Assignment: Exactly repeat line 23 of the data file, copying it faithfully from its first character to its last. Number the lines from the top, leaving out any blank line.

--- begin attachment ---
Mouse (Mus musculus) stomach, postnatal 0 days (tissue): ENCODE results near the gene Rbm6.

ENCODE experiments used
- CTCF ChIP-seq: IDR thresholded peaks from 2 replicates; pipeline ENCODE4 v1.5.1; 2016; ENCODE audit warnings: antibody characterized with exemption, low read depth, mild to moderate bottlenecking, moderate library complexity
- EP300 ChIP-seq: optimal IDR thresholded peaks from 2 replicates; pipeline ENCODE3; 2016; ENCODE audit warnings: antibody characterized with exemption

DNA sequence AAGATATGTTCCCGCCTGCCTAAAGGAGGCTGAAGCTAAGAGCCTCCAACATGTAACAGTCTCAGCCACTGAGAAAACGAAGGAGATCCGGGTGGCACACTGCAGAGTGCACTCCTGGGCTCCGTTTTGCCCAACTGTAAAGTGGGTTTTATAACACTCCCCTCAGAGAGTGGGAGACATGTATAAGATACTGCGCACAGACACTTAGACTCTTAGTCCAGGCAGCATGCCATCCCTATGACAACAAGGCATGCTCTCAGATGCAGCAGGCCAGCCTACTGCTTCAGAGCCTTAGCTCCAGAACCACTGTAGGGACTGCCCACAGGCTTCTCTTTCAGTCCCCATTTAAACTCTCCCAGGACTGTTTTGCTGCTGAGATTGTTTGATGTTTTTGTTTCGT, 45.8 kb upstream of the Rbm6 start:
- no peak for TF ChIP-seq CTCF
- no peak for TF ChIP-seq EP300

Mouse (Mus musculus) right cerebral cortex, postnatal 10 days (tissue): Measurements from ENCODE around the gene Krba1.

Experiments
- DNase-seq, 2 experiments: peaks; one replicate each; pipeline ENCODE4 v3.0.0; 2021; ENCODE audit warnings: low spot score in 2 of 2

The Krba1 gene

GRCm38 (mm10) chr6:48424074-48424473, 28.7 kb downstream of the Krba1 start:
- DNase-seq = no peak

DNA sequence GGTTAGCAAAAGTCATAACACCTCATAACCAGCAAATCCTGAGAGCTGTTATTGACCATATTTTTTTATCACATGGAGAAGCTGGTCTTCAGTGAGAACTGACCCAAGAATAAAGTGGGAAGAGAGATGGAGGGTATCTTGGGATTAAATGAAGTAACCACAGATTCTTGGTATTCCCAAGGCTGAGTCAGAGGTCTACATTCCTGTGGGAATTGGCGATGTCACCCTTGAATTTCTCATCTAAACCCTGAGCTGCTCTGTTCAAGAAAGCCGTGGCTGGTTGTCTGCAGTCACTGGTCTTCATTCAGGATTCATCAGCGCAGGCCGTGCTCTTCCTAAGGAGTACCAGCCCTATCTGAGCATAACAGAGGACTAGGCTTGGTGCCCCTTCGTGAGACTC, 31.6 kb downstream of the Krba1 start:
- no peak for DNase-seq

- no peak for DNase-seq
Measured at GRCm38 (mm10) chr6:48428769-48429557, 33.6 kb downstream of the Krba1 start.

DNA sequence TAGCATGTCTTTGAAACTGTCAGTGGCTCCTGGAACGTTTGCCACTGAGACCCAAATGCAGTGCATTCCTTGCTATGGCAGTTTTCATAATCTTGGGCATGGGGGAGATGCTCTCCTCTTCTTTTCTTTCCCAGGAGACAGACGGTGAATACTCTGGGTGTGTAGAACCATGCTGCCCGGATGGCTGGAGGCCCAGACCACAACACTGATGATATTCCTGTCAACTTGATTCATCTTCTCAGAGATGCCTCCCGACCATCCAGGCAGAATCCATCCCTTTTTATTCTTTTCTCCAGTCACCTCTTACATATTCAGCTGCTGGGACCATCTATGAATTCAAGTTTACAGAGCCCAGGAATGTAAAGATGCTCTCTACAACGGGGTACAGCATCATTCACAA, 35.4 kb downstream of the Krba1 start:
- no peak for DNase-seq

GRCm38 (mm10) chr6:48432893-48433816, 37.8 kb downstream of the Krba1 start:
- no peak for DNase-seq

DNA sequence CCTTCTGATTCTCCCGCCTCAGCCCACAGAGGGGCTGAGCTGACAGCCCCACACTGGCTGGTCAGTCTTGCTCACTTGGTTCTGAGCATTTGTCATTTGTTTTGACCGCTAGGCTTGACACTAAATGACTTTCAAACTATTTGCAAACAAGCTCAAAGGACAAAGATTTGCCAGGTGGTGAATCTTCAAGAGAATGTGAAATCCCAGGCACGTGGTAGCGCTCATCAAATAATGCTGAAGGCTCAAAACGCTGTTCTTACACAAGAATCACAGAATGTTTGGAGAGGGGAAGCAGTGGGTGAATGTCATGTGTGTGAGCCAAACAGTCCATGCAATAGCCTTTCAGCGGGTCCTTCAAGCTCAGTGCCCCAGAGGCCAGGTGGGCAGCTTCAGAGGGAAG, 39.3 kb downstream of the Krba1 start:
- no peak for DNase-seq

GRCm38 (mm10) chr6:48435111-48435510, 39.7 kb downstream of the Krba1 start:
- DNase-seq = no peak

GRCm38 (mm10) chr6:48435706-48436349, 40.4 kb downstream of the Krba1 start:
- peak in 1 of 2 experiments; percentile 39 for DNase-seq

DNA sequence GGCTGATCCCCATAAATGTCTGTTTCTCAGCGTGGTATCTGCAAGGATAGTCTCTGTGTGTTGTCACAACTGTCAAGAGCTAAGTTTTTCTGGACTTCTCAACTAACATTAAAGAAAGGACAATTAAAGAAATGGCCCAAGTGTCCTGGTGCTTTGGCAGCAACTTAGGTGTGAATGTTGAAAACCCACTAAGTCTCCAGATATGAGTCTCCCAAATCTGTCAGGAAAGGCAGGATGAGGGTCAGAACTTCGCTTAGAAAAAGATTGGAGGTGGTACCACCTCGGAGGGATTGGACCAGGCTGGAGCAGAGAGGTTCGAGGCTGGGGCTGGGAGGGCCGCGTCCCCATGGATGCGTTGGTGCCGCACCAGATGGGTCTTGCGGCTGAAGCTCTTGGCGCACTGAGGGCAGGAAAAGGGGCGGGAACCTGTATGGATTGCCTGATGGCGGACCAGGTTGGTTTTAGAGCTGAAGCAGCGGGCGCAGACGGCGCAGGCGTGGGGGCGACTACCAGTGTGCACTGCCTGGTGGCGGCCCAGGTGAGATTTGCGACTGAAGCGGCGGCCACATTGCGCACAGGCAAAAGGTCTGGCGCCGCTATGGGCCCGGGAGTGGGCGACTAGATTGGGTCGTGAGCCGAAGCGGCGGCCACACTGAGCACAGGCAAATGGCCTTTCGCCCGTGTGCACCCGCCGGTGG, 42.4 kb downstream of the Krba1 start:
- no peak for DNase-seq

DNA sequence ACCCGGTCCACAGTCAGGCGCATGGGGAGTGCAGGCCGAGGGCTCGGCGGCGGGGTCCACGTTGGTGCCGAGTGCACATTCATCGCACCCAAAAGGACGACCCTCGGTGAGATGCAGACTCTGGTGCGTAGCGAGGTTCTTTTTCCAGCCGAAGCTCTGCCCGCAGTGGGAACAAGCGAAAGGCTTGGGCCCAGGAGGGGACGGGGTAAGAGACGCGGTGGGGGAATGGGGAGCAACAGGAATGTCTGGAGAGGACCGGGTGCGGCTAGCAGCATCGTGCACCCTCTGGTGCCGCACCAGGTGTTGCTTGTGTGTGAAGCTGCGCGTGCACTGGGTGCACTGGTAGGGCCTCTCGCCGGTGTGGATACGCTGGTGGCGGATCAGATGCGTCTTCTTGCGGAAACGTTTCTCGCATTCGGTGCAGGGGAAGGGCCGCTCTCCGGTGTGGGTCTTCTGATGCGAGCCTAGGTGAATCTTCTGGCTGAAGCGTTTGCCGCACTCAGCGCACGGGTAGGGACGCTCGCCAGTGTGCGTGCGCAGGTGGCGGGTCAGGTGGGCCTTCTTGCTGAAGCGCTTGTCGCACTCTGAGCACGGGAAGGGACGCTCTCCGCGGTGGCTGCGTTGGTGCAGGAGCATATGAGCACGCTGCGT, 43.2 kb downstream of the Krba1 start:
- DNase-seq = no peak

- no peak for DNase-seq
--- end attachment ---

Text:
- no peak for DNase-seq